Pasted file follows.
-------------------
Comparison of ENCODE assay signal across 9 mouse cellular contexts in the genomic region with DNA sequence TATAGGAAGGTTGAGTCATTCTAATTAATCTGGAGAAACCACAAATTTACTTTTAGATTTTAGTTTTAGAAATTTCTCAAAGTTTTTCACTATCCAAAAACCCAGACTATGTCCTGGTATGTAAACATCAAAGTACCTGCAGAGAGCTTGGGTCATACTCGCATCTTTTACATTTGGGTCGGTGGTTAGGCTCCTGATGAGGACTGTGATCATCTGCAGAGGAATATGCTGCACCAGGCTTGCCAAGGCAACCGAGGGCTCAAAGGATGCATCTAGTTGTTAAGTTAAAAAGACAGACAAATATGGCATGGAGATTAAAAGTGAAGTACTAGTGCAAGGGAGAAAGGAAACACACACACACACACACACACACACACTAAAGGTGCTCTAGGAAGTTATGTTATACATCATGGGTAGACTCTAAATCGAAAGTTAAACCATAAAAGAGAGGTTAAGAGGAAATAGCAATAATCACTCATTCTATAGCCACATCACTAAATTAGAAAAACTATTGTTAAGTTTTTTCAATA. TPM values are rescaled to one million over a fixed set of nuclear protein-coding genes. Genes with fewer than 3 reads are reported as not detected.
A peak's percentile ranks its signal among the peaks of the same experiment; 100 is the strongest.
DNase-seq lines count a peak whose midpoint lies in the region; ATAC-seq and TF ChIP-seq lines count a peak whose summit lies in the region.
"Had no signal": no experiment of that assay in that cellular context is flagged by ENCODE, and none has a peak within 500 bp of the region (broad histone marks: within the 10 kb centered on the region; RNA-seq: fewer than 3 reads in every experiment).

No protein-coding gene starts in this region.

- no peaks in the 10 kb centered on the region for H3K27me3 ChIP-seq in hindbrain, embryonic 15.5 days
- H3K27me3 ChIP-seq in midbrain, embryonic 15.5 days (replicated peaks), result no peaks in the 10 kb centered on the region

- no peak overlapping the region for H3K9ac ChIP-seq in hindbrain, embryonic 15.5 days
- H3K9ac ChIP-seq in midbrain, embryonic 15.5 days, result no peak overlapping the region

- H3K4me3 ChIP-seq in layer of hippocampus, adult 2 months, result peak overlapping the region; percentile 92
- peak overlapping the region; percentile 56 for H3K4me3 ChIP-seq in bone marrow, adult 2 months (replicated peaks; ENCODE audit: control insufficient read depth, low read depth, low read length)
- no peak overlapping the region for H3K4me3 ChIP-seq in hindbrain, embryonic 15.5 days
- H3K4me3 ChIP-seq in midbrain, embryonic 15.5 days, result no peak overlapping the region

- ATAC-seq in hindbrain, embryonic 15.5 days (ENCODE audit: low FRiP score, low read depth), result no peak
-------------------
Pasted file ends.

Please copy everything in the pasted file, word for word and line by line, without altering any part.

Comparison of ENCODE assay signal across 9 mouse cellular contexts in the genomic region with DNA sequence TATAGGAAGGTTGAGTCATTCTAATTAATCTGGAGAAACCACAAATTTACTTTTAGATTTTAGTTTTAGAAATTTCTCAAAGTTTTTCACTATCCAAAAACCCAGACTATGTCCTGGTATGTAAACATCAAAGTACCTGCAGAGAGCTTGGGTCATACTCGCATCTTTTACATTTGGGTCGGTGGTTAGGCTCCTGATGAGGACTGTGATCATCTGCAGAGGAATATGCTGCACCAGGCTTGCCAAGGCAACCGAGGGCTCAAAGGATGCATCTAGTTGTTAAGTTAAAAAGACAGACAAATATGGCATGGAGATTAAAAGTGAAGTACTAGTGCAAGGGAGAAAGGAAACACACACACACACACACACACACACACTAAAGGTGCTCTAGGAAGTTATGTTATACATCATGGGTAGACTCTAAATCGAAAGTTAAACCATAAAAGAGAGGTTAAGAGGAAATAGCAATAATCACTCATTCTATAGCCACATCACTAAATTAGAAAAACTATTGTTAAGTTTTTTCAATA. TPM values are rescaled to one million over a fixed set of nuclear protein-coding genes. Genes with fewer than 3 reads are reported as not detected.
A peak's percentile ranks its signal among the peaks of the same experiment; 100 is the strongest.
DNase-seq lines count a peak whose midpoint lies in the region; ATAC-seq and TF ChIP-seq lines count a peak whose summit lies in the region.
"Had no signal": no experiment of that assay in that cellular context is flagged by ENCODE, and none has a peak within 500 bp of the region (broad histone marks: within the 10 kb centered on the region; RNA-seq: fewer than 3 reads in every experiment).

No protein-coding gene starts in this region.

- no peaks in the 10 kb centered on the region for H3K27me3 ChIP-seq in hindbrain, embryonic 15.5 days
- H3K27me3 ChIP-seq in midbrain, embryonic 15.5 days (replicated peaks), result no peaks in the 10 kb centered on the region

- no peak overlapping the region for H3K9ac ChIP-seq in hindbrain, embryonic 15.5 days
- H3K9ac ChIP-seq in midbrain, embryonic 15.5 days, result no peak overlapping the region

- H3K4me3 ChIP-seq in layer of hippocampus, adult 2 months, result peak overlapping the region; percentile 92
- peak overlapping the region; percentile 56 for H3K4me3 ChIP-seq in bone marrow, adult 2 months (replicated peaks; ENCODE audit: control insufficient read depth, low read depth, low read length)
- no peak overlapping the region for H3K4me3 ChIP-seq in hindbrain, embryonic 15.5 days
- H3K4me3 ChIP-seq in midbrain, embryonic 15.5 days, result no peak overlapping the region

- ATAC-seq in hindbrain, embryonic 15.5 days (ENCODE audit: low FRiP score, low read depth), result no peak